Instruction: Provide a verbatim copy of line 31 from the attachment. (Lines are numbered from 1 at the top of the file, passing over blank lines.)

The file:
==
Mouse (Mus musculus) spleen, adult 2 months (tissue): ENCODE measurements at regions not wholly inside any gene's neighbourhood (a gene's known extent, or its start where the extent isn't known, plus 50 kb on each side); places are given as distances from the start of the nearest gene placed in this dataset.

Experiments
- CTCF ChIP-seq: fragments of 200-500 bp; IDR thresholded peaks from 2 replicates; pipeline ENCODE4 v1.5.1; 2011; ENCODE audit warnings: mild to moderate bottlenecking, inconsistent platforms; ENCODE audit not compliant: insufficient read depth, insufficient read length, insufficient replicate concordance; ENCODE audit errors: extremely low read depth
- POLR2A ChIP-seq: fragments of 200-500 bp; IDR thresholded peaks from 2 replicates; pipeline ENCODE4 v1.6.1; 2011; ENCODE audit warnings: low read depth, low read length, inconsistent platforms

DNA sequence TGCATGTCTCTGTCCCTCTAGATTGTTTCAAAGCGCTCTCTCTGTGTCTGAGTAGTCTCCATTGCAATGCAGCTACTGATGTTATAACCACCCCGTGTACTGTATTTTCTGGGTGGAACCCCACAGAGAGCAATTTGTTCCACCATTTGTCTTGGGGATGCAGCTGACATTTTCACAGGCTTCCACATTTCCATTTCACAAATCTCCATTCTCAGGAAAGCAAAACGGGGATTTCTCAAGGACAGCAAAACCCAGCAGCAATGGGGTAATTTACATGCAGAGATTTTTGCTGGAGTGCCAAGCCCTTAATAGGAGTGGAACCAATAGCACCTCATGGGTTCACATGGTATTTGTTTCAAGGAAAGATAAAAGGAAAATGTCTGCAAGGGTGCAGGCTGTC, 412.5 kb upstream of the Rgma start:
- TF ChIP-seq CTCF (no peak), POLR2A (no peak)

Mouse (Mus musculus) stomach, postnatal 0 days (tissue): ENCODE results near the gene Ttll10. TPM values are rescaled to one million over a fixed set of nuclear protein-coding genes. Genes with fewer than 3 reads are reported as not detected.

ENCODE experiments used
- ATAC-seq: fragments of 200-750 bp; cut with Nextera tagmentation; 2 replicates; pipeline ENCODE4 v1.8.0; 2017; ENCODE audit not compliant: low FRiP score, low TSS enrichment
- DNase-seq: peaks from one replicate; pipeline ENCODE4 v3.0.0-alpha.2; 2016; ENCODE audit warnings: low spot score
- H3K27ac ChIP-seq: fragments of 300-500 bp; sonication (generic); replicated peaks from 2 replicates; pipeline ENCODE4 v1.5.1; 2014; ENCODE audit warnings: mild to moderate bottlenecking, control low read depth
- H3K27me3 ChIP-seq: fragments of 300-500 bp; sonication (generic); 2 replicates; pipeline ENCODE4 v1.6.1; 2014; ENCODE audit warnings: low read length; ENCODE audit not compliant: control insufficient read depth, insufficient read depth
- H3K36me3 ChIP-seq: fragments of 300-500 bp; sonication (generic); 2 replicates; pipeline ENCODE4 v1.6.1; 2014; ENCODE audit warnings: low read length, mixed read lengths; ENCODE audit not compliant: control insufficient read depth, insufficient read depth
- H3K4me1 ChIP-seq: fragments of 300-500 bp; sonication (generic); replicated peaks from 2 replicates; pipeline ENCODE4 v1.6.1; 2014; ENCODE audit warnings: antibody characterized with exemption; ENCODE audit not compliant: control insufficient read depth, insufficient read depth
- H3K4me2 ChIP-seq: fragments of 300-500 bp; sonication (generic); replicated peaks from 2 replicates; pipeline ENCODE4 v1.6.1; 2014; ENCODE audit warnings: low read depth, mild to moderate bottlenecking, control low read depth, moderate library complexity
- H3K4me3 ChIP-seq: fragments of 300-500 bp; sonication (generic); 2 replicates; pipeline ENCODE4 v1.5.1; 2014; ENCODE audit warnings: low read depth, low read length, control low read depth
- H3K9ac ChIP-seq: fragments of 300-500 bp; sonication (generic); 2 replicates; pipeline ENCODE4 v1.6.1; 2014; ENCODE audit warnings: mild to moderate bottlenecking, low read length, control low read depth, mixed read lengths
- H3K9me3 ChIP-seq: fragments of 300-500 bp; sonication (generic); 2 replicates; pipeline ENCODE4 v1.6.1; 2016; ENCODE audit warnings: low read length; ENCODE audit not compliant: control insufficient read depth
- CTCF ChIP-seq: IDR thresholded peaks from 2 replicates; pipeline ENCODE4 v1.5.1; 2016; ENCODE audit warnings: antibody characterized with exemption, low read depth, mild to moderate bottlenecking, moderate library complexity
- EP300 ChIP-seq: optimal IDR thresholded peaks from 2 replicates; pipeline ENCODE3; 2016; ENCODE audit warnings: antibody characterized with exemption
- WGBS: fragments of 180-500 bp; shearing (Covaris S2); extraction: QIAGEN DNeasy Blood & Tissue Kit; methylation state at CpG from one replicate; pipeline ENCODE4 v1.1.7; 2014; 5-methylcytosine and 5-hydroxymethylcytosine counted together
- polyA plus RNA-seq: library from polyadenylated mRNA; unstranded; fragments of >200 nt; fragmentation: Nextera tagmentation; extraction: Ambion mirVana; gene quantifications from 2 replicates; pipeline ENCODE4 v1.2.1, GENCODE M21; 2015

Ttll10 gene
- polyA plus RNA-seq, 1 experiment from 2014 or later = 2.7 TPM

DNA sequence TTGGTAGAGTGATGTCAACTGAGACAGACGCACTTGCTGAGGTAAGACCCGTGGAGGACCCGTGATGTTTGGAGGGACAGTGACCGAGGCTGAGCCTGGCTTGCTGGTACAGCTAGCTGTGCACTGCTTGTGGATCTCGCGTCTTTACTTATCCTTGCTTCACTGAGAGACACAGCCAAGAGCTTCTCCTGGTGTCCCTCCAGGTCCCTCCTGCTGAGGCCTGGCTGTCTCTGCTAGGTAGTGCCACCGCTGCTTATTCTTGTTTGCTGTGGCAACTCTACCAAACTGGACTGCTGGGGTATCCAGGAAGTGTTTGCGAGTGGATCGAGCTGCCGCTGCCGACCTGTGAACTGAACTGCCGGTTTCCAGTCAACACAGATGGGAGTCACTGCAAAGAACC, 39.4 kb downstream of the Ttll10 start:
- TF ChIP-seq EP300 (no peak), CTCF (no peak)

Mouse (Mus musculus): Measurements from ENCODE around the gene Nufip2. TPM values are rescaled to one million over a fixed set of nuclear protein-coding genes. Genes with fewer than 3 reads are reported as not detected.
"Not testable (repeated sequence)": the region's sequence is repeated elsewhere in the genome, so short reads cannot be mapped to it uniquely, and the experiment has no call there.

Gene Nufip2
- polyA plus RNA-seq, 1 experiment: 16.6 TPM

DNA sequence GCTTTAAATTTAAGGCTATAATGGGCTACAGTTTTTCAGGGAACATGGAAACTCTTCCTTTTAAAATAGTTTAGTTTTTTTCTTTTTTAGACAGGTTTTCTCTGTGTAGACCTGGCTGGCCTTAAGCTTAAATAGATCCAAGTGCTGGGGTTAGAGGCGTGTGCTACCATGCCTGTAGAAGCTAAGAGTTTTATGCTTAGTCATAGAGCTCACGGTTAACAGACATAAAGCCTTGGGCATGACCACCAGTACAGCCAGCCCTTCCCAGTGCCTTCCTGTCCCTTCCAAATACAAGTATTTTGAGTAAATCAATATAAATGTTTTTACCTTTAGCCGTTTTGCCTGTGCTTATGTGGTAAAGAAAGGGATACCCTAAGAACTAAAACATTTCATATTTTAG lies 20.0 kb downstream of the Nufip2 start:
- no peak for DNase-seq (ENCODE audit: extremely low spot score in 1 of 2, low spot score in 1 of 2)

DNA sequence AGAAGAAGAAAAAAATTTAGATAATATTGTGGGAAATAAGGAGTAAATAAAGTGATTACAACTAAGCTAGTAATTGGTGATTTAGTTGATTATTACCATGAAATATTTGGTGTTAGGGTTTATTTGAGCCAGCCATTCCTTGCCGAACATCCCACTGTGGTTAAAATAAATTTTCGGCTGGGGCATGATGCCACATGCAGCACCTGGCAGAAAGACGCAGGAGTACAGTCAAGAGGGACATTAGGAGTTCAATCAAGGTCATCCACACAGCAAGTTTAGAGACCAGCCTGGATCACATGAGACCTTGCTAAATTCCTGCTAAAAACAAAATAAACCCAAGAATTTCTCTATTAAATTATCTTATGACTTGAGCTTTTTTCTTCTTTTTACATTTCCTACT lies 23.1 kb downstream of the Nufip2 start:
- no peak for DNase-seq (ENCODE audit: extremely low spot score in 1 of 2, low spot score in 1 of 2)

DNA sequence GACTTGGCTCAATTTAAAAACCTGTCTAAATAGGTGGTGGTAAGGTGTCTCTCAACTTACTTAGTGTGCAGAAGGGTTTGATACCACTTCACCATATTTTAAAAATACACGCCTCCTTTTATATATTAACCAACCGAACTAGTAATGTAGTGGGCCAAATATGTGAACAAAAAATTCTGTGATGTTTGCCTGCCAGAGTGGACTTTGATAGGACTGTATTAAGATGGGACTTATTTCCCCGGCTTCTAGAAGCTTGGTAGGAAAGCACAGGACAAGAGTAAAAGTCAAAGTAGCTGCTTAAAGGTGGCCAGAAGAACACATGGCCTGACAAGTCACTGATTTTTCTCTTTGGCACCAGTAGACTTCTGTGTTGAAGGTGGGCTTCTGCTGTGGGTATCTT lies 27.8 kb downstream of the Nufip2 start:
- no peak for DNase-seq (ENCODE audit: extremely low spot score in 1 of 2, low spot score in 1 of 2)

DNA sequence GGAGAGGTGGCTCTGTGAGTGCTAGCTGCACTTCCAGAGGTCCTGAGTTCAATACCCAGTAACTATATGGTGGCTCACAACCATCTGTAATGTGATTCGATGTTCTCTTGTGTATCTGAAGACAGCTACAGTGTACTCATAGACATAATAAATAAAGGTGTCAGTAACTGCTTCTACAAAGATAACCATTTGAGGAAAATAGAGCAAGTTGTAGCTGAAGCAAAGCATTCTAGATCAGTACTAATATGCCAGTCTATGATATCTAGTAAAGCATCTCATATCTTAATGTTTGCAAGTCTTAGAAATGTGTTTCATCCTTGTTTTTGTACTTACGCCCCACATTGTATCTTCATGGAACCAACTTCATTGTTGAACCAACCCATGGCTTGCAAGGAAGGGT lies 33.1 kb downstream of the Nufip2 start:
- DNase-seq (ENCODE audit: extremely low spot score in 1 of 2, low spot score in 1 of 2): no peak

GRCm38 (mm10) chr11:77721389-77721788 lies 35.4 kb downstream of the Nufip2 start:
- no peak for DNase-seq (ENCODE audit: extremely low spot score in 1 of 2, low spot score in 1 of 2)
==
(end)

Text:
DNA sequence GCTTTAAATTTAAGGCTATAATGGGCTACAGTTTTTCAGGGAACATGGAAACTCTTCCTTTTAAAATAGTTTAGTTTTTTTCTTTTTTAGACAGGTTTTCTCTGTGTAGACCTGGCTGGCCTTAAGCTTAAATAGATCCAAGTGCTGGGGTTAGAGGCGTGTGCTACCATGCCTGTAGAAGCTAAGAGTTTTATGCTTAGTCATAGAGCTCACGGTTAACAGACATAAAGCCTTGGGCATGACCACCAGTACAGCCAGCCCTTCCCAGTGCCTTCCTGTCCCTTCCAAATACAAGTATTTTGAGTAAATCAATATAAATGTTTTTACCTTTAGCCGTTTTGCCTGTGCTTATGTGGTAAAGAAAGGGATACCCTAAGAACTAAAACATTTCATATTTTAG lies 20.0 kb downstream of the Nufip2 start: